Japan's Abe admits having been on payroll at school central to latest gov't scandal

Source: Xinhua| 2017-05-30 19:10:01|Editor: Zhou Xin
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TOKYO, May 30 (Xinhua) -- Japanese Prime Minister Shinzo Abe on Tuesday said he had received a salary and been listed as an executive member of a school operator run by his close friend, which had been given preferential treatment to open a new department at a university.

Speaking at an upper house committee, the Japanese leader said he had received 140,000 yen (1,260 U.S. dollars) a year in the form of a salary from Kake Educational Institution which currently operates Okayama University of Science.

It was selected and offered heavy subsidies to open a new veterinary department.

Chairman of Kake Educational Institution Kotaro Kake is known to be a close friend of the prime minister.

"I was in charge of auditing or something else at the institution for a couple of years after I was first elected to the House of Representatives in 1993," Abe was quoted as saying in the House of Councillors Judicial Affairs Committee.

Okayama University of Science was handpicked by the government to open a new veterinary medicine school for the first time in 50 years, in Ehime Prefecture.

The disclosure that Abe had been receiving salary from the operator of the university has opposition parties riled.

The prefecture is one of Japan's national strategic special economic zones, which has far more relaxed regulations to boost growth in the area, as part of Abe's overall growth strategy.

Kake Educational Institution as selected for the project in a meeting held between the central and local governments in the special strategic zone in January.

The local city assembly then provided the land to the institution to build the new department for free, records showed, and, in addition, they provided a hefty 9.6 billion yen (86.24 million U.S. dollars) as a subsidy for construction costs, the accounts showed.

Chief Cabinet Secretary Yoshihide Suga, Abe's top spokesperson, continued to deny that Abe had any influence over the government's decision to back the university project, suggesting that there was nothing wrong with the prime minister serving as an executive member of the institution and receiving a salary. However, Abe still refused to allow Kihei Maekawa, a former vice education minister, to testify over potentially incriminating documents.

The four main opposition parties believe Abe may have used his influence on behalf of his school operator friend, but the prime minister claimed Monday such allegations were inaccurate.

Maekawa has said that documents exist linking Abe to the decision to approve the construction of the veterinary medicine school and is willing to give sworn testimony in parliament, yet is not being allowed to do so. It made the opposition camp believe the deal may have been, potentially, extremely shady.

The Democratic Party, the Japanese Communist Party, the Liberal Party and the Social Democratic Party have all jointly demanded that Maekawa should be summoned to the Diet to give sworn testimony as a witness.

Maekawa had previously said that he would give testimony in parliament if summoned and double-down on his knowledge of the evidential documents.

According to Maekawa, an education ministry advisory panel was currently assessing an application to open the new veterinary school and the ministry had prepared a document stating that the Cabinet Office said that Abe backs the plan.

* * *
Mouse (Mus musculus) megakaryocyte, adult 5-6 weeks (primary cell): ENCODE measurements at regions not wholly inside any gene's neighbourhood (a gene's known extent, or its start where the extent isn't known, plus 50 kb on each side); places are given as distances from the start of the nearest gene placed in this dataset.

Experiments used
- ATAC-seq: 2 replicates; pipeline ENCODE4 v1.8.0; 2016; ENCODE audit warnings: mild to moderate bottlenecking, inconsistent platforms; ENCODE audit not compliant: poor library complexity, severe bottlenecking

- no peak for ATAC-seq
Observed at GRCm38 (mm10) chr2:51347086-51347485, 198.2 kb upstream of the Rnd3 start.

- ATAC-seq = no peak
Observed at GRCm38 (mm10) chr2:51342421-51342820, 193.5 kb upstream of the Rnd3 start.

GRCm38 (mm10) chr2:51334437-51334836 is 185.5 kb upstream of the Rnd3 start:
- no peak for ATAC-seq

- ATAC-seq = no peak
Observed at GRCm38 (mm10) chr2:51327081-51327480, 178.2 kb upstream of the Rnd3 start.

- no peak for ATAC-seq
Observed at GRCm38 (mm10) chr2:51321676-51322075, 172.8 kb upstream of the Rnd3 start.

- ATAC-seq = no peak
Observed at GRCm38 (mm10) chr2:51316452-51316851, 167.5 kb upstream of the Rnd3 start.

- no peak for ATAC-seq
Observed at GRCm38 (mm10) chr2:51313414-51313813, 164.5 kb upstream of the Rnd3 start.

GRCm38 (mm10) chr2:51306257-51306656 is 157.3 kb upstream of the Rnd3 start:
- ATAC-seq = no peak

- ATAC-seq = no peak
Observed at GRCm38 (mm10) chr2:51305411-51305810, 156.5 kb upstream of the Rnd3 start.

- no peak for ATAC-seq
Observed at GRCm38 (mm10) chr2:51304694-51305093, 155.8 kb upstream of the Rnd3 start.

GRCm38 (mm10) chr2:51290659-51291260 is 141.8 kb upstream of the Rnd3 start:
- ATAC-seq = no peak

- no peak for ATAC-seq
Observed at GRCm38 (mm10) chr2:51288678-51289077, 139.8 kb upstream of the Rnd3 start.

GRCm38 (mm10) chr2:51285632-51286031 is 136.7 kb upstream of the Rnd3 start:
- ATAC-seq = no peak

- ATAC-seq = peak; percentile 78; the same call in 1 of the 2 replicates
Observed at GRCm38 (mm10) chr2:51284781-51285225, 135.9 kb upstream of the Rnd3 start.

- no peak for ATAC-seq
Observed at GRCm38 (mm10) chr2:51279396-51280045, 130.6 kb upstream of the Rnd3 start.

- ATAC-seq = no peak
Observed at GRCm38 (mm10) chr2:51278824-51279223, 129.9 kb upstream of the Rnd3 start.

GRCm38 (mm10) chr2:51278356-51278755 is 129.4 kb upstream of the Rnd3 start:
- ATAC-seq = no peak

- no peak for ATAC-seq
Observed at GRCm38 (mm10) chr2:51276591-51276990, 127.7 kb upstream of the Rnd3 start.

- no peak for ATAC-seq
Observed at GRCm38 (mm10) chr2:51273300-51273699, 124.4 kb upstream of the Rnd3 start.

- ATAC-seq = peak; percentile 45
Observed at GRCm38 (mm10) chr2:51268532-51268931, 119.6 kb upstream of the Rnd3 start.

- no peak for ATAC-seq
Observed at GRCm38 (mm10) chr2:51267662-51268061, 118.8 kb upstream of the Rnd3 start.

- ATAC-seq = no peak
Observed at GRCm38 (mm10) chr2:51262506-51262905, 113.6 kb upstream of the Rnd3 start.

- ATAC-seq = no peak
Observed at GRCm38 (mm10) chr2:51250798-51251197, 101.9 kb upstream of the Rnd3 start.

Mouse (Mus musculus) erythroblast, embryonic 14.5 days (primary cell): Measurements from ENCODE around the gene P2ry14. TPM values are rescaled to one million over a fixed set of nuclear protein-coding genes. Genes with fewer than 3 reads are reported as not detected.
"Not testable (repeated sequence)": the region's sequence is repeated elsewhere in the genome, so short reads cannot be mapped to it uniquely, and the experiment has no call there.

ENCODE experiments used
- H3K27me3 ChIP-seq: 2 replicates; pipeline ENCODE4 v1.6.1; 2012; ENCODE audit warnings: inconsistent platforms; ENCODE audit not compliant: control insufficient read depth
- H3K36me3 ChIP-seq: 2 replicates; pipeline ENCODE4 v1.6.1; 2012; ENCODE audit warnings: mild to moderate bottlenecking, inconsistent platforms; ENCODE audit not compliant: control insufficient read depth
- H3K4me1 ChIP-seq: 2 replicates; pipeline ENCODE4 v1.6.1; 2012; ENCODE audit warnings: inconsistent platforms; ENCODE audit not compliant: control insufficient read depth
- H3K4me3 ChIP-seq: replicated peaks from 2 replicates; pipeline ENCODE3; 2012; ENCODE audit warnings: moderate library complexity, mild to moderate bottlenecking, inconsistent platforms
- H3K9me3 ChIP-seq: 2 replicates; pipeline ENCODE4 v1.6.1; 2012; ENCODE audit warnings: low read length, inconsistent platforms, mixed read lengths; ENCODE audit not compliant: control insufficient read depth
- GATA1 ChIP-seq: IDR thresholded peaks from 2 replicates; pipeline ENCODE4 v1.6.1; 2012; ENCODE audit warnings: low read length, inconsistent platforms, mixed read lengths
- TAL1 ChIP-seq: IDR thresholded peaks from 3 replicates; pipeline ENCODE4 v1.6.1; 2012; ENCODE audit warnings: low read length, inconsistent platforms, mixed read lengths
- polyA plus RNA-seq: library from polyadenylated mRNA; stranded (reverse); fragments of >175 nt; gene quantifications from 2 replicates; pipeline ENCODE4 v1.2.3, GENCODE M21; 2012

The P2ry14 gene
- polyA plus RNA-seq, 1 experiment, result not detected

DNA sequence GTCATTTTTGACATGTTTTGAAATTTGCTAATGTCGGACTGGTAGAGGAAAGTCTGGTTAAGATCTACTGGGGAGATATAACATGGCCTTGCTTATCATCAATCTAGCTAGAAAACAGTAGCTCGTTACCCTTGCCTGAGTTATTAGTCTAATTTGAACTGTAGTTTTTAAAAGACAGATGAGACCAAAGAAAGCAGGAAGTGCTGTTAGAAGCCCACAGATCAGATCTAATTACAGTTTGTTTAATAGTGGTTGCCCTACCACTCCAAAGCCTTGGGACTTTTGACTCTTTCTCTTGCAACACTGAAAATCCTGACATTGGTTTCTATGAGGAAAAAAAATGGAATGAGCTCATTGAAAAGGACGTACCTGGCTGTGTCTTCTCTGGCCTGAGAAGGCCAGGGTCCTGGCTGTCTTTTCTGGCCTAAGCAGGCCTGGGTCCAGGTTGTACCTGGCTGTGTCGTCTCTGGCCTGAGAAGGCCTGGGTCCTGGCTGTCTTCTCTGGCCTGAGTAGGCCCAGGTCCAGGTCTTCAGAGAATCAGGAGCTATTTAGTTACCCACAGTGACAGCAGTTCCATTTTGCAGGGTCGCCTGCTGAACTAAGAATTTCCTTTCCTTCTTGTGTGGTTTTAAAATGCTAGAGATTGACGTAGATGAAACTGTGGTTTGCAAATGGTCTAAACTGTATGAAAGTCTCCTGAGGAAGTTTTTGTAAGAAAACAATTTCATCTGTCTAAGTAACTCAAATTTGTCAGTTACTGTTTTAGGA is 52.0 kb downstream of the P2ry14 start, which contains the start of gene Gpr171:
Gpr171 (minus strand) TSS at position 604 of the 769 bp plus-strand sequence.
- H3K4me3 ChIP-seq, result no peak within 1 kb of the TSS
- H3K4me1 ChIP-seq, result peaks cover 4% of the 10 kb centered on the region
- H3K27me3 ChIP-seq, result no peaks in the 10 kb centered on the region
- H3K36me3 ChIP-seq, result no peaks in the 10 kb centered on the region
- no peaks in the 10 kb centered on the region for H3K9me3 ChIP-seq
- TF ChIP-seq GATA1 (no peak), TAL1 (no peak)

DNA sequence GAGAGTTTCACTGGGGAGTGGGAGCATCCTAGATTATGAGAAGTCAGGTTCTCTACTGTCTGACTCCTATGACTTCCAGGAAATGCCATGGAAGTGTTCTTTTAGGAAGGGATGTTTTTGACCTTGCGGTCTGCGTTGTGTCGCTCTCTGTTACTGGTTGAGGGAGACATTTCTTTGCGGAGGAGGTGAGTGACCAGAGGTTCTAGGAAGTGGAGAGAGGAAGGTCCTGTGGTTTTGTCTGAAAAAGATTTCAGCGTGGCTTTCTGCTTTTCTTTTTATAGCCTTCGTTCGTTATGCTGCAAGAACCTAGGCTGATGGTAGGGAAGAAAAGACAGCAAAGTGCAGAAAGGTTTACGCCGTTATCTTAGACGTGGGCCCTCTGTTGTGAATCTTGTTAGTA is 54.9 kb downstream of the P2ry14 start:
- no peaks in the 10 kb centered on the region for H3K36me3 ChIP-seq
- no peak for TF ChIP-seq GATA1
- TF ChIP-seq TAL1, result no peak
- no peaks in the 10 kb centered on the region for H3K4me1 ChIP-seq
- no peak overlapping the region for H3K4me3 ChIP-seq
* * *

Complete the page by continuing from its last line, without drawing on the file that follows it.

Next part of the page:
The document also reportedly suggested that the education ministry was told by the Cabinet Office that the choice for the new department "was heard to have been the prime minister's wish."

The Democratic Party also maintained that one of the documents in question shows that negotiations had taken place between the ministry and the Cabinet Office regarding the set timeframe for opening the new department at the university.

As for the timing for opening of the new department, which was scheduled for April 2018, one document reportedly stated, "This is what the highest level of the prime minister's office has said."

Another document mentioned that opening the department at an early juncture was "in line with the prime minister's wishes."

In the latest offensive by the opposition camp on Tuesday, Democratic Party policy chief Hiroshi Ogushi demanded that that Hiroto Izumi, an assistant to Abe, be summoned to parliament based on reports that he repeatedly told Maekawa at the prime minister's office to accelerate preparations to open the new department.

Ogushi's demands were made at a press briefing on the matter, but Izumi, who overseas matters related to specially deregulated zones, has denied the reports, and was quoted as saying Tuesday, "It's hardly possible that I have especially mentioned Kake Educational Institution and urged him to push ahead the project."

The opposition camp have been rallying together over the latest scandal involving the prime minister and a school operator.

Abe, despite admitting he was once on the institution's payroll, has kept up the government's line that the education ministry could not confirm the existence of the documents.

Abe, his wife and other senior ministers were recently embroiled in another as yet unresolved cut-price government land deal with another private school operator in Osaka.

Moritomo Gakuen, the operator of a nationalist school in Osaka, said it had received a donation and the backing of Abe to open a new school on a piece of land owned by the government and sold to the operator for just a fraction of its appraisal value.

Abe's wife, at one point, was to be the school's honorary principle.

Regarding the current scandal and following a probe by the education ministry, the ministry has said it is still examining the initial application made by the school to open Japan's first veterinary department at a university in more than five decades.